Soldiers keep extremists at bay along Afghanistan's eastern border
September 14, 2006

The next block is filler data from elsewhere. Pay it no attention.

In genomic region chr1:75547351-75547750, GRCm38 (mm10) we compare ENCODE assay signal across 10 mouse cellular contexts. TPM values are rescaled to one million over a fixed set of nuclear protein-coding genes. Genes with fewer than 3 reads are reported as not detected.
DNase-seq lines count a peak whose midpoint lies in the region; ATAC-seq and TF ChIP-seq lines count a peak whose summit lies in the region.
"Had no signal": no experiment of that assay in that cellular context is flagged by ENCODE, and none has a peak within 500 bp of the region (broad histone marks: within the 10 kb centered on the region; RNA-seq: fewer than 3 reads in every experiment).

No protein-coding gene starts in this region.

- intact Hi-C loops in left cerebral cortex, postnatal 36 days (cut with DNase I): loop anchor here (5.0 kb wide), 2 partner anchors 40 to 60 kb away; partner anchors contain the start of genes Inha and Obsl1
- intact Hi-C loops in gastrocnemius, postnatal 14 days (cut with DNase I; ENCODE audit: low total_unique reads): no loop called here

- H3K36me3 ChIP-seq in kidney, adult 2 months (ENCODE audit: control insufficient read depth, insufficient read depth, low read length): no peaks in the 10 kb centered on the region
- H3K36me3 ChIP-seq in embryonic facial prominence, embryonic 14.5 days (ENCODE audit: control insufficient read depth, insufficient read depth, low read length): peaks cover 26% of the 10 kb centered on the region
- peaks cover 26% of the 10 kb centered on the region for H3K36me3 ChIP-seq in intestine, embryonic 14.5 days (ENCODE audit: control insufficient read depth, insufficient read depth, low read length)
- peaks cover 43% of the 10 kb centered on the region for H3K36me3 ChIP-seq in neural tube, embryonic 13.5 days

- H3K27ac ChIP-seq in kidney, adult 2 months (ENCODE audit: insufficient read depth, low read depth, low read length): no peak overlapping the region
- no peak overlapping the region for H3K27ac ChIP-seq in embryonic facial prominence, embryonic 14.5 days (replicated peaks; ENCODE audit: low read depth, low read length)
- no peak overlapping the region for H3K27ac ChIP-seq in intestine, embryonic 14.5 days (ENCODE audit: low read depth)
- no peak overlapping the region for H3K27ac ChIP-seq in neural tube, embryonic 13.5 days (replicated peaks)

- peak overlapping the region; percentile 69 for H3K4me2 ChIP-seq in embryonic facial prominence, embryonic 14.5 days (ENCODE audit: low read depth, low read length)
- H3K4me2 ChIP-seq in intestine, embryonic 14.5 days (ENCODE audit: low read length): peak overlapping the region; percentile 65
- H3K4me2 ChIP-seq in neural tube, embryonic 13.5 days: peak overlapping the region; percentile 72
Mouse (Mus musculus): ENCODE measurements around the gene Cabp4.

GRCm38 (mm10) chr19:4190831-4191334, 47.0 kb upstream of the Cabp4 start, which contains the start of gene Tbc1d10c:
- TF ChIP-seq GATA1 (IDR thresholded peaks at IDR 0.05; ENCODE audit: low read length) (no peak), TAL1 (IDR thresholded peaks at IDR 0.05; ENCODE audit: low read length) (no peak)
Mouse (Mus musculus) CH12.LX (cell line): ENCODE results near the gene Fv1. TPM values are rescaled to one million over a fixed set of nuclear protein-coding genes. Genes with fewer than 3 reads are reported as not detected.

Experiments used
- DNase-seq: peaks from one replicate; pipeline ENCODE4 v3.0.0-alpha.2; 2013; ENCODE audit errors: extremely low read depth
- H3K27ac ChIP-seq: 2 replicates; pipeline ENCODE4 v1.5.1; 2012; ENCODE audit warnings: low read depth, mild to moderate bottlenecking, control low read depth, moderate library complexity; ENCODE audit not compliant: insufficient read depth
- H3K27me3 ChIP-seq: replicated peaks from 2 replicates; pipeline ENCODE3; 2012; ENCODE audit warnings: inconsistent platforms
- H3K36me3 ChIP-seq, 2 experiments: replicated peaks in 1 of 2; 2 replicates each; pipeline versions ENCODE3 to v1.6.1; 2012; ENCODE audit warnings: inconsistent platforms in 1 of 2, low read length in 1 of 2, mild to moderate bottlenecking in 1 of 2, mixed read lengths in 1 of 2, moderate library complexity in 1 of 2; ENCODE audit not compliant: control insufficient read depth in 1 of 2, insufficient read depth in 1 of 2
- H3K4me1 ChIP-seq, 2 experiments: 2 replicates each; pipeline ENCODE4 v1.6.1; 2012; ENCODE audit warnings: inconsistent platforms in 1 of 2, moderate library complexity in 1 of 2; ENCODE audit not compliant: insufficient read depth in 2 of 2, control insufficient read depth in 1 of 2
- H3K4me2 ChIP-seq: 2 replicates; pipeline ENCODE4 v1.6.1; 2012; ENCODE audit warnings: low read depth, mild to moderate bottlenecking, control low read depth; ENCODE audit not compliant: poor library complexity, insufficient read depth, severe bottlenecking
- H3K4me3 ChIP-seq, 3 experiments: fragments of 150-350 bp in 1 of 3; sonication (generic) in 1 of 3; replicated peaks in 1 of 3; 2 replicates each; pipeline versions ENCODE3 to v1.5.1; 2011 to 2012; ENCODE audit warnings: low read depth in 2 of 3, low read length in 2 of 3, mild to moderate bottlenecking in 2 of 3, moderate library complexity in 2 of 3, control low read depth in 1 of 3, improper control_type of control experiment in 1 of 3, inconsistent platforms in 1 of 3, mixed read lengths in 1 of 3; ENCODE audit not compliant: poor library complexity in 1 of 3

FORWARD OPERATING BASE BERMEL, Afghanistan (Army News Service, Sept. 14, 2006) - Spec. Jose Pantoja shows off the danger of his mission along the border region of eastern Afghanistan: a scar on his cheek from an enemy bullet.<br/><br/>During one of the longest firefights his company has encountered - nearly four hours long - three others sustained gunshot wounds, and nearly everyone took minor wounds from rocket propelled grenade shrapnel.<br/><br/>"One of our guys actually got shot in his helmet," Pantoja said. "It knocked him down, but he got up and kept fighting."<br/><br/>Engaging in firefights is almost daily life for the coalition troops at Forward Operating Base Bermel, most attached to Bravo Company, 2nd Battalion, 87th Infantry Regiment, 10th Mountain Division. They keep enemy extremists at bay in this district in the eastern part of the Paktika Province, allowing Bermel to progress with reconstruction projects and establish a firm government.<br/><br/>The day after the fifth anniversary of the Sept. 11, 2001, terrorist attacks on the United States, two platoons - about 40 to 50 troops - were on patrol in the hills near the Pakistan border.<br/><br/>"We've been in quite a few firefights, particularly in the border region," said 1st Lt. Shawn Parnell, infantry rifle platoon leader. "They tend to be pretty violent, but we're out here proud to do the job we're doing."<br/><br/>This day, the patrol did not encounter the enemy fighters, but Soldiers knew they were out there.<br/><br/>"The enemy puts observers on the hill," said Spc. Colten Wallace of the rugged terrain they were patrolling. "When we go behind the ridgeline, they warn their guys and they set up ambushes for us. They get a good 30-minute warning that we're coming."<br/><br/>That's why Bravo Company takes no chances. If a mission must take them beyond the ridgeline, their point of no return, they fire off mortars to flush out enemy fighters and make sure air support is on hand.<br/><br/>On a hilltop surveying the ground below, Capt. Jason Dye, company commander, said he believes enemy fighters are starting to establish small camps in the border region.<br/><br/>"Before, they maybe had 30 or 40 guys in this whole area," he said. "Now, we're estimating they have closer to 250. That's Taliban, as far as I can tell, supported by foreign fighters."<br/><br/>Parnell said this region is a major infiltration route for enemy fighters. Bravo Company's long-term presence here is a critical factor in trying to keep out enemy extremists.<br/><br/>"This is a hotbed for insurgent activity," he said. "The people here are really starting to get used to us. In the villages along the border here, it's important to show them that we do care about them."<br/><br/>Parnell and his troops play a leading role in bringing security and stability to what was an ungovernable region just more than a year ago when the base opened. By separating the enemy from the district's residents, Bravo Company's mission allows reconstruction and governance to gain strength in one of the most impoverished areas of Afghanistan.<br/><br/>"We've only been in Afghanistan for five years, and we're going to be here for the long haul," Parnell said. "If me being here right now means my kids later on down the road won't be here, then it's worthwhile."